9 Great Eerie Reads for Middle Graders

Holiday House.

Tom is back in Middle School Bites #2: Tom Bites Back! Tom was bit by a vampire, a werewolf, and a zombie right before the first day of middle school. Pretty rough. At least his classmates seem to have accepted him! There are some cool things. Tom has night vision, and he's super-fast and strong. Maybe life as a Vam-Wolf-Zom will be as EXCELLENT as his best friend, Zeke, predicted. But when the bat that bit Tom shows up and speaks to him, everything changes. Tom's laugh-out-loud adventures continue as he navigates sixth grade despite being the only Vam-Wolf-Zom in the world. Created by an Emmy-nominated writer for SpongeBob.

There’s a certain kind of kid: the one who holds funerals for their dolls, the one who’s a little too familiar with the monster under their bed. These are also the kids seeking out eerie middle grade books to read. I love these kids because I was one of them. I was in 4th grade when my mom bought me a collection of Edgar Allan Poe stories at the grocery store, of all places. That book that became my gateway to horror literature.

Today’s young readers can do so much better than acquainting themselves with the old school. After all, I couldn’t exactly relate to Montresor bricking his frenemy into a wall when I was 10 years old. The characters in these books face commonplace contemporary issues, perfect for youngsters learning to navigate this scary world. They explore themes like friendship, grief, and justice, all the while providing the thrills and chills morbid kids crave.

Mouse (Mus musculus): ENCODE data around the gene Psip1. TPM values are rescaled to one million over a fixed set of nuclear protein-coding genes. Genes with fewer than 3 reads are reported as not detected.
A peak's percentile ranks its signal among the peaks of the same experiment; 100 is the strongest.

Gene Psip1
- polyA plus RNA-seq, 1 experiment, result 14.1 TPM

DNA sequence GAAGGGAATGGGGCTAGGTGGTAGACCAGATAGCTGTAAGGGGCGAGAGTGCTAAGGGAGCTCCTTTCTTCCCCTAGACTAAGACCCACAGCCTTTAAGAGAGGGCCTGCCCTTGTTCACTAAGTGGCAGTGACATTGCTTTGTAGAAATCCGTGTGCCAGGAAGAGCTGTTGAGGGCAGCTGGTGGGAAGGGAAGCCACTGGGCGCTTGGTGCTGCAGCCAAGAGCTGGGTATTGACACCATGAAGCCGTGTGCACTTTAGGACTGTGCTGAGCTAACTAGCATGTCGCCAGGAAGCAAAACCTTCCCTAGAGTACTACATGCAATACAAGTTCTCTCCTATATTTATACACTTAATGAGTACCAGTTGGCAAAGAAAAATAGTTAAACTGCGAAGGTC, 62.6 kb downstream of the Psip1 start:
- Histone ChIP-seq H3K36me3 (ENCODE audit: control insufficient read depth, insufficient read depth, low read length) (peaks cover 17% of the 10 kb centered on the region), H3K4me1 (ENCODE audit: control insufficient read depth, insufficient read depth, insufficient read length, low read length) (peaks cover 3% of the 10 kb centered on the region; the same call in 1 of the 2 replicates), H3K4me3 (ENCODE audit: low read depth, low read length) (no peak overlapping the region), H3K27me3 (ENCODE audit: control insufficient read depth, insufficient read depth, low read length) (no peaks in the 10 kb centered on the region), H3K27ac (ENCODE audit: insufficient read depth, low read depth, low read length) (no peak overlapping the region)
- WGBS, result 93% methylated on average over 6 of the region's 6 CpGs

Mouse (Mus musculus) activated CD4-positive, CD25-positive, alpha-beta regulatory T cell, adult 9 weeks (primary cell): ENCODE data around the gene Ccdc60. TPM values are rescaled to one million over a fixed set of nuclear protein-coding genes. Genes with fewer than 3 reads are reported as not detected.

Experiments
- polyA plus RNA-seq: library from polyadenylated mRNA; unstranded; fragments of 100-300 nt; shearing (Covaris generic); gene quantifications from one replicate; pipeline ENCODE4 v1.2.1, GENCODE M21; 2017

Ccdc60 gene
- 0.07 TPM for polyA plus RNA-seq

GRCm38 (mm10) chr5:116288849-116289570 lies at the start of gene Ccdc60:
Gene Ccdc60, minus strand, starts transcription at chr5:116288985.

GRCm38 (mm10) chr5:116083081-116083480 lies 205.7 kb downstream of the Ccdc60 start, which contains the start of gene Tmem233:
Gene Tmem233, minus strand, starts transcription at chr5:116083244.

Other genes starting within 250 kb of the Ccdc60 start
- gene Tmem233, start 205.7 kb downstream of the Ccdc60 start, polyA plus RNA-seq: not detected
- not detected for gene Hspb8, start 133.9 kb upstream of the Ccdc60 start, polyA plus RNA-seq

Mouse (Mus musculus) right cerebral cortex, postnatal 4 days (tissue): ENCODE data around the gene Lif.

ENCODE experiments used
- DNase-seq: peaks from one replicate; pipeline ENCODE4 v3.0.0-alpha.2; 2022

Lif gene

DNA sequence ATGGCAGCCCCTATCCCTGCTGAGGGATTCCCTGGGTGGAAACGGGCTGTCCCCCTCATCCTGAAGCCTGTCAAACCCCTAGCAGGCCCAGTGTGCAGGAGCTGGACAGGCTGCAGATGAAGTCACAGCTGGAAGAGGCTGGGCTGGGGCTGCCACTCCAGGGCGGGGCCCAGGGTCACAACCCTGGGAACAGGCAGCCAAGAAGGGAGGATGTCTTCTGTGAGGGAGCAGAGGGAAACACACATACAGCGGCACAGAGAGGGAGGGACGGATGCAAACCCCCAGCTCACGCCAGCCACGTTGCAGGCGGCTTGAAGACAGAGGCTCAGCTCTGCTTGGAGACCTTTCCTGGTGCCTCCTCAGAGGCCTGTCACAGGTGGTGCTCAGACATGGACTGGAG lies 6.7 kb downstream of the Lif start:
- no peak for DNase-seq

Bloom by Kenneth Oppel 

I saw a community theatre production of Little Shop of Horrors at a very impressionable age. I wish to time travel back to that point and hand myself Bloom. Kids who love survival tales like Hatchet mixed with sci-fi horror will love this story of an alien invasion of seeds that grow into human-eating Venus flytrap–like pods. Three kids on a remote Canadian island discover they might be immune to the vicious alien plants. Thus, the fate of the world rests on their shoulders. If you wished Annihilation came in a kid-friendly flavor, check this one out!

Sauerkraut by Kelly Jones

For the readers who like a hefty dose of silliness in their creepy reads, Sauerkraut is a great pick. It’s the story of HD Schenk, a young maker who meets the ghost of his great-great-grandmother haunting an old pickling crock. HD is torn over whether to enter one of his creations in the county fair or to honor his ghostly grandmother’s unfinished sauerkraut business. I’m listing this one among spooky middle grade novels because there is a ghost in it. Nonetheless, it’s perfect for a reader who wants to explore the idea of ghosts without a lot of scares.

The Forgotten Girl by India Hill Brown

The feeling of being left out is so common to kids, whenever they get passed over by siblings, classmates, or teammates. The Forgotten Girl takes this premise to a very creepy place when Iris, who already feels like an outcast, discovers the abandoned grave of a young girl. Iris is determined to shed light on the ugly history that resulted in this forgotten cemetery. It’s a genuinely scary story that shows us that ghosts aren’t always the bad guys; sometimes they are seeking justice. This is a great read-alike for a classic of middle grade horror, Wait Till Helen Comes.

The Jumbies by Tracey Baptiste